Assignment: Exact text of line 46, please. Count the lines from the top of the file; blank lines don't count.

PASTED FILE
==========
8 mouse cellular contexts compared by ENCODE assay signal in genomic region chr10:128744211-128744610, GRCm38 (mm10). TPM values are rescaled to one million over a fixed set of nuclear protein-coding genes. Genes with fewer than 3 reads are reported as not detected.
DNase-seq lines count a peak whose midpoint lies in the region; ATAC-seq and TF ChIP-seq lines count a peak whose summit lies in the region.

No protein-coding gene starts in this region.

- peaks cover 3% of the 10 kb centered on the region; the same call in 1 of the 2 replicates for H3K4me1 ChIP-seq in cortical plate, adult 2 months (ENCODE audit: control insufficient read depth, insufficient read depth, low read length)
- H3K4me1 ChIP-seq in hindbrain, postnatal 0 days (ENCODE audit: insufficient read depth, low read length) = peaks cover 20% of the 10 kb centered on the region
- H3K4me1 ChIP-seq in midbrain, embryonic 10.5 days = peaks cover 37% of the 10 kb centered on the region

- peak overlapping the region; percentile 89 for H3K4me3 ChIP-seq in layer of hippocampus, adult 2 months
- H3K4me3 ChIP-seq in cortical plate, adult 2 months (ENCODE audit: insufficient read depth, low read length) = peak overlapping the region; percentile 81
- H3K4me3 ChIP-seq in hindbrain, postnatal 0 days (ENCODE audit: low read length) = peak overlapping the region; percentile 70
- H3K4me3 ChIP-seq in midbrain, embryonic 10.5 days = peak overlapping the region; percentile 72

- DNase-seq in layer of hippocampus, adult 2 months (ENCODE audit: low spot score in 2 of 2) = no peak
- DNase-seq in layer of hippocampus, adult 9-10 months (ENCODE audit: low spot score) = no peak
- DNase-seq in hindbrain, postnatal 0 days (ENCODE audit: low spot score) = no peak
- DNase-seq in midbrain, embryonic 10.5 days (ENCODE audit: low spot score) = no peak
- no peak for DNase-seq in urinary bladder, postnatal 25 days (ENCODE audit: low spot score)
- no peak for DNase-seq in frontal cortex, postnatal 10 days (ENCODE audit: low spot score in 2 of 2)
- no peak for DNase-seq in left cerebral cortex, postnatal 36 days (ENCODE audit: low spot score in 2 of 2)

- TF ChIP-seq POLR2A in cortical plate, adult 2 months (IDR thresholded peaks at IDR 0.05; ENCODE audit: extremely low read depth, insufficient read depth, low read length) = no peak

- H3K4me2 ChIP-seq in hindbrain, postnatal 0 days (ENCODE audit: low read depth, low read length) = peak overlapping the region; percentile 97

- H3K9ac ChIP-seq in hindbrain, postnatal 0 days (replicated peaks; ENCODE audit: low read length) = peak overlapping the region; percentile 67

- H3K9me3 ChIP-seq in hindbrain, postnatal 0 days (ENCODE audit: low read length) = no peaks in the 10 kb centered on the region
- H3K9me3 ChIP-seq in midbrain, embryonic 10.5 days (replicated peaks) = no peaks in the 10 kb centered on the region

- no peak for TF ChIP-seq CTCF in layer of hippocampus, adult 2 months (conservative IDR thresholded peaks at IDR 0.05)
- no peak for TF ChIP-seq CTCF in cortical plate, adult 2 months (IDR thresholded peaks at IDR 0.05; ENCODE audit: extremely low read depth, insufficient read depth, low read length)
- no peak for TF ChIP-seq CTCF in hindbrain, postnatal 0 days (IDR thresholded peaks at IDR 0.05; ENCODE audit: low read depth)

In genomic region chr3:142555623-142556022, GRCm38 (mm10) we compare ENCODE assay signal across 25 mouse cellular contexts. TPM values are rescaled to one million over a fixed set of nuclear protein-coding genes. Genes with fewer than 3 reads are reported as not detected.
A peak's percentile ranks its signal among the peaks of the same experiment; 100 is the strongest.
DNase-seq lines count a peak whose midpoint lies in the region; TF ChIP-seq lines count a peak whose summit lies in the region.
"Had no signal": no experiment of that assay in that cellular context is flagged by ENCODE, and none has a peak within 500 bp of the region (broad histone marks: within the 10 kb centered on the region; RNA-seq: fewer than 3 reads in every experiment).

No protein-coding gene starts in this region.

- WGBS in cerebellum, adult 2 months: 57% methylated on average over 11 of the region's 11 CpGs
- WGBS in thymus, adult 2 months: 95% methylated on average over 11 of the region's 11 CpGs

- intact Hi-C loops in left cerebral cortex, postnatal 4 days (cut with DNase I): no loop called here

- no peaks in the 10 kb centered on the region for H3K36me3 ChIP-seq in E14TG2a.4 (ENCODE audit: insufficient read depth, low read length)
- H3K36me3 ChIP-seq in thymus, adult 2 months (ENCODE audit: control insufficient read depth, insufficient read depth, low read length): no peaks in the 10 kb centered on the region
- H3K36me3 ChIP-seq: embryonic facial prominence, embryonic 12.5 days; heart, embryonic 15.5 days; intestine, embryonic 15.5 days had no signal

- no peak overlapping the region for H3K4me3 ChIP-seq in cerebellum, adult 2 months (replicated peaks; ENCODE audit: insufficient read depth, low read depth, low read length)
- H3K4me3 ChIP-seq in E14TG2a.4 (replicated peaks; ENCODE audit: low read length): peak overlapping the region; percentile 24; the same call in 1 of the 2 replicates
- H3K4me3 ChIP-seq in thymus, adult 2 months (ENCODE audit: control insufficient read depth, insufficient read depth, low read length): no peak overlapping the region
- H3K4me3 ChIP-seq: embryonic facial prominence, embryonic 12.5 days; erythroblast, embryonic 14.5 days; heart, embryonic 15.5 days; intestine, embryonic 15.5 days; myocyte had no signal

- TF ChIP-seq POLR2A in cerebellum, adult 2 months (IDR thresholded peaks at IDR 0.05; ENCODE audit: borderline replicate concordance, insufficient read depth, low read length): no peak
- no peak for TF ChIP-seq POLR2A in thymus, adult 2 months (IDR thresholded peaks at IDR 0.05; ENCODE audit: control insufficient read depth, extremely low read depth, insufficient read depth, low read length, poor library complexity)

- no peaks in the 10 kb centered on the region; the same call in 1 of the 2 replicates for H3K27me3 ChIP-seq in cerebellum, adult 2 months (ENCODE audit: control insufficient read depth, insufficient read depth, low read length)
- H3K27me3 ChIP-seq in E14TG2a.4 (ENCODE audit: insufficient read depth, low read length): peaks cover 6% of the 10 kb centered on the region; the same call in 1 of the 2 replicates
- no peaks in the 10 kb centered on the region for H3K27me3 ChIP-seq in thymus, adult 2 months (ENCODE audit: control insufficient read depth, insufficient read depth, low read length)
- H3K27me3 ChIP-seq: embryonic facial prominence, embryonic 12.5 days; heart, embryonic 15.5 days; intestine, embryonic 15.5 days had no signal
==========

- H3K27me3 ChIP-seq: embryonic facial prominence, embryonic 12.5 days; heart, embryonic 15.5 days; intestine, embryonic 15.5 days had no signal